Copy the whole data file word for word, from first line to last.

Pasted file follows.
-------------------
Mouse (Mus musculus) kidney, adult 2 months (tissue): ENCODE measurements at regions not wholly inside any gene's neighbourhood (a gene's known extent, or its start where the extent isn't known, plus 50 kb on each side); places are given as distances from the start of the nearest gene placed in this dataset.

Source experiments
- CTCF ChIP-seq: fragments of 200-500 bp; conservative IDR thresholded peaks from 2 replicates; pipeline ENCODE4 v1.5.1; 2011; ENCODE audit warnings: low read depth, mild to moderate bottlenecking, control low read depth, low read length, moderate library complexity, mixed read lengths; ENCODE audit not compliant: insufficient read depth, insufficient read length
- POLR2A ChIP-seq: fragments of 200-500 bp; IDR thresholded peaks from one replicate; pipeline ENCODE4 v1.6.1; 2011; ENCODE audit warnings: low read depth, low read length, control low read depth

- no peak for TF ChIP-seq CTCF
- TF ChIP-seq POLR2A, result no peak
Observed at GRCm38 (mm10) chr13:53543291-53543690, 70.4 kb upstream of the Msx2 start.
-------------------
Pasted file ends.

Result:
Mouse (Mus musculus) kidney, adult 2 months (tissue): ENCODE measurements at regions not wholly inside any gene's neighbourhood (a gene's known extent, or its start where the extent isn't known, plus 50 kb on each side); places are given as distances from the start of the nearest gene placed in this dataset.

Source experiments
- CTCF ChIP-seq: fragments of 200-500 bp; conservative IDR thresholded peaks from 2 replicates; pipeline ENCODE4 v1.5.1; 2011; ENCODE audit warnings: low read depth, mild to moderate bottlenecking, control low read depth, low read length, moderate library complexity, mixed read lengths; ENCODE audit not compliant: insufficient read depth, insufficient read length
- POLR2A ChIP-seq: fragments of 200-500 bp; IDR thresholded peaks from one replicate; pipeline ENCODE4 v1.6.1; 2011; ENCODE audit warnings: low read depth, low read length, control low read depth

- no peak for TF ChIP-seq CTCF
- TF ChIP-seq POLR2A, result no peak
Observed at GRCm38 (mm10) chr13:53543291-53543690, 70.4 kb upstream of the Msx2 start.